The Best Horror Movies on Netflix
You might want to keep the lights on while you watch these.
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The greatest horror movies of all time get under your skin with original conceits. They sharpen your paranoia to burrow down into your brain. They grab hold of your heart with iconic imagery—you'll never forget Freddy's claws, no matter how hard you try.
Most of the major streaming services take spooky, scary dramas quite seriously, including Netflix. So switch off the lights, grab a blanket, and hold your nearest loved one—these stream-ready horror movies are here to fill your head with nightmares. Have fun!
For his follow-up to his two action epics, The Raid and The Raid 2, director Gareth Evans dials back the hand-to-hand combat but still keeps a few buckets of blood handy in this grisly supernatural horror tale. Dan Stevens stars as Thomas Richardson, an early 20th century opium addict traveling to a cloudy island controlled by a secretive cult that's fallen on hard times. The zealous religious group is led by a bearded scold named Father Malcolm (Michael Sheen) who may or may not be leading his people astray. Beyond a few bursts of kinetic violence and some crank-filled torture sequences, Evans plays this story relatively down-the-middle, allowing the performances, the lofty themes, and the windswept vistas to do the talking. It's a cult movie that earns your devotion slowly, then all at once.
The Autopsy of Jane Doe (2016)
Brian Cox and Emile Hirsch play father and son coroners who—with required suspense—come to realize that the unidentified corpse on their table has a long and freaky backstory. To say much more would spoil the flick's numerous twists and turns, but this is a very crafty, brisk, and efficient horror movie from Trollhunter director André Øvredal.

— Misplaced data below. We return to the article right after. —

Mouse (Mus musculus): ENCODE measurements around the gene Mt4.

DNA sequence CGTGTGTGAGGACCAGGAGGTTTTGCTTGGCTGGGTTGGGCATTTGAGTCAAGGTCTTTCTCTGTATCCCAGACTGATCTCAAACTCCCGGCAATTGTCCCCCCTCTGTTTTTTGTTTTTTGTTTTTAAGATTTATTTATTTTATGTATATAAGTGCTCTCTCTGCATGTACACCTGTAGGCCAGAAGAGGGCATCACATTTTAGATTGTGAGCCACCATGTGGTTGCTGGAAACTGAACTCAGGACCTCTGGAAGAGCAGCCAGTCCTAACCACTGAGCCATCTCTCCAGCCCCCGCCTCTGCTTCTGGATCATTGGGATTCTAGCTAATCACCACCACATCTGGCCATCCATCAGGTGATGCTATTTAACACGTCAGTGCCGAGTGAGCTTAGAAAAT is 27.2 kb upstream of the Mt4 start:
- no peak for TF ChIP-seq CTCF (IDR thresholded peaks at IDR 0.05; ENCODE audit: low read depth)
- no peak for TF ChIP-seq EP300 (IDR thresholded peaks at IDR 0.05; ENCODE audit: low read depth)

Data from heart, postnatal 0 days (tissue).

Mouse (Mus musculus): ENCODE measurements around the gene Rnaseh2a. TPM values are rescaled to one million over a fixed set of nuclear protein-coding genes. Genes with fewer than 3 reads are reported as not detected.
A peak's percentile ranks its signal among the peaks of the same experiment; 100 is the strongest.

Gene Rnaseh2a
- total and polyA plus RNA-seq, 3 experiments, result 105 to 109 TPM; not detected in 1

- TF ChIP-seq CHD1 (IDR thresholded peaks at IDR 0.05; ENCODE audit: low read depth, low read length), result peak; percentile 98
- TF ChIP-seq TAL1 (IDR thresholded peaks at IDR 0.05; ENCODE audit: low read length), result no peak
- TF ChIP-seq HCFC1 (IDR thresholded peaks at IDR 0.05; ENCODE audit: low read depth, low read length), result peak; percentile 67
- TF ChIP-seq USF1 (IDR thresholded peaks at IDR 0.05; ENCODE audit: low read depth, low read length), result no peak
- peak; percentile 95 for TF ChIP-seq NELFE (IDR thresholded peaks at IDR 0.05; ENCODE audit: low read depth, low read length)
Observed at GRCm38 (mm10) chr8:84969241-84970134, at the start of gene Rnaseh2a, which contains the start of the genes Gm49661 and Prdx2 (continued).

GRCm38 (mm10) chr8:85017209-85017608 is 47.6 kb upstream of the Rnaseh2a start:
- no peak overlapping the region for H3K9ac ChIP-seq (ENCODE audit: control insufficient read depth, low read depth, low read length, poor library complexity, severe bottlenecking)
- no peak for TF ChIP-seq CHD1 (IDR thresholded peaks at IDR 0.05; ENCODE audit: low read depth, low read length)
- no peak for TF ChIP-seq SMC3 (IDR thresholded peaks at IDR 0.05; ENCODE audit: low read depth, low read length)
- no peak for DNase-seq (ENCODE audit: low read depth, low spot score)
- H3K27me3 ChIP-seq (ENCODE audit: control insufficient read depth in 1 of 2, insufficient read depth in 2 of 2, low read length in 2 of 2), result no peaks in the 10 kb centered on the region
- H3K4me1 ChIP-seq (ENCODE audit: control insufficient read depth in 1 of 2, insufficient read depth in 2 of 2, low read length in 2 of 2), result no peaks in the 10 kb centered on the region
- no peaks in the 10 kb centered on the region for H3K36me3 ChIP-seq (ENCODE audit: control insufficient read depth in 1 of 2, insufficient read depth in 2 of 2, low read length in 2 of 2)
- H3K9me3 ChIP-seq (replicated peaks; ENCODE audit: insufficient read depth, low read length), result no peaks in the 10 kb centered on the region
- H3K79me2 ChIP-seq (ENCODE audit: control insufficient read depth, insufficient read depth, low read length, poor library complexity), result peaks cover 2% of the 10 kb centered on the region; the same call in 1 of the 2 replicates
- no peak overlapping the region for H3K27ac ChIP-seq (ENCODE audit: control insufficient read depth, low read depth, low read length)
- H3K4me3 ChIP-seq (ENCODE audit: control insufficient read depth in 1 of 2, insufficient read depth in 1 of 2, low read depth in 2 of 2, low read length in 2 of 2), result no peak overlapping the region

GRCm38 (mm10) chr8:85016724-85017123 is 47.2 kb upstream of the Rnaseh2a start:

The Babysitter (2017) & The Babysitter: Killer Queen (2020)
One preteen boy's (Judah Lewis) fantasy about his babysitter (Samara Weaving) turns into a nightmare when it's revealed she and her hot friends dabble in human sacrifices. Director McG's self-aware spin on the babysitter slasher is more comedy than horror, delivering a bloody fun time in a stylish manner. Archetypes get turned on their heads, laugh lines punctuate almost every scene, and reality mostly ceases to exist while our hero tries to learn some sort of lesson. It's goofy mayhem in all the right ways. When you're finished, jump to its sequel, which has Lewis's Cole running from another night of cult-y mayhem. If you hit play, please don't ruin a good thing by taking it too seriously.
Before I Wake (2016)
Though debated by genre purists, this one most definitely qualifies as a horror flick; it just happens to be a "soft" horror film with an actual heart that parents could probably watch with their kids. It's about a couple, played by Kate Bosworth and Thomas Jane, who adopts a kid (Jacob Tremblay) whose dreams become physically real while he sleeps. If you're looking for shocks and kills, you may want to skip this one for now, but Before I Wake is an impressive piece of work from the very consistent horror filmmaker Mike Flanagan (Gerald's Game).
The Blackcoat's Daughter (2017)
Two young women are left behind at school during break... and all sorts of hell breaks loose. This cool, stylish thriller goes off in some strange directions (and even offers a seemingly unrelated subplot about a mysterious hitchhiker) but it all pays off in the end, thanks in large part to the three leads—Emma Roberts, Lucy Boynton, and Kiernan Shipka—and director Oz Perkins' artful approach to what could have been just another occult-based gore-fest.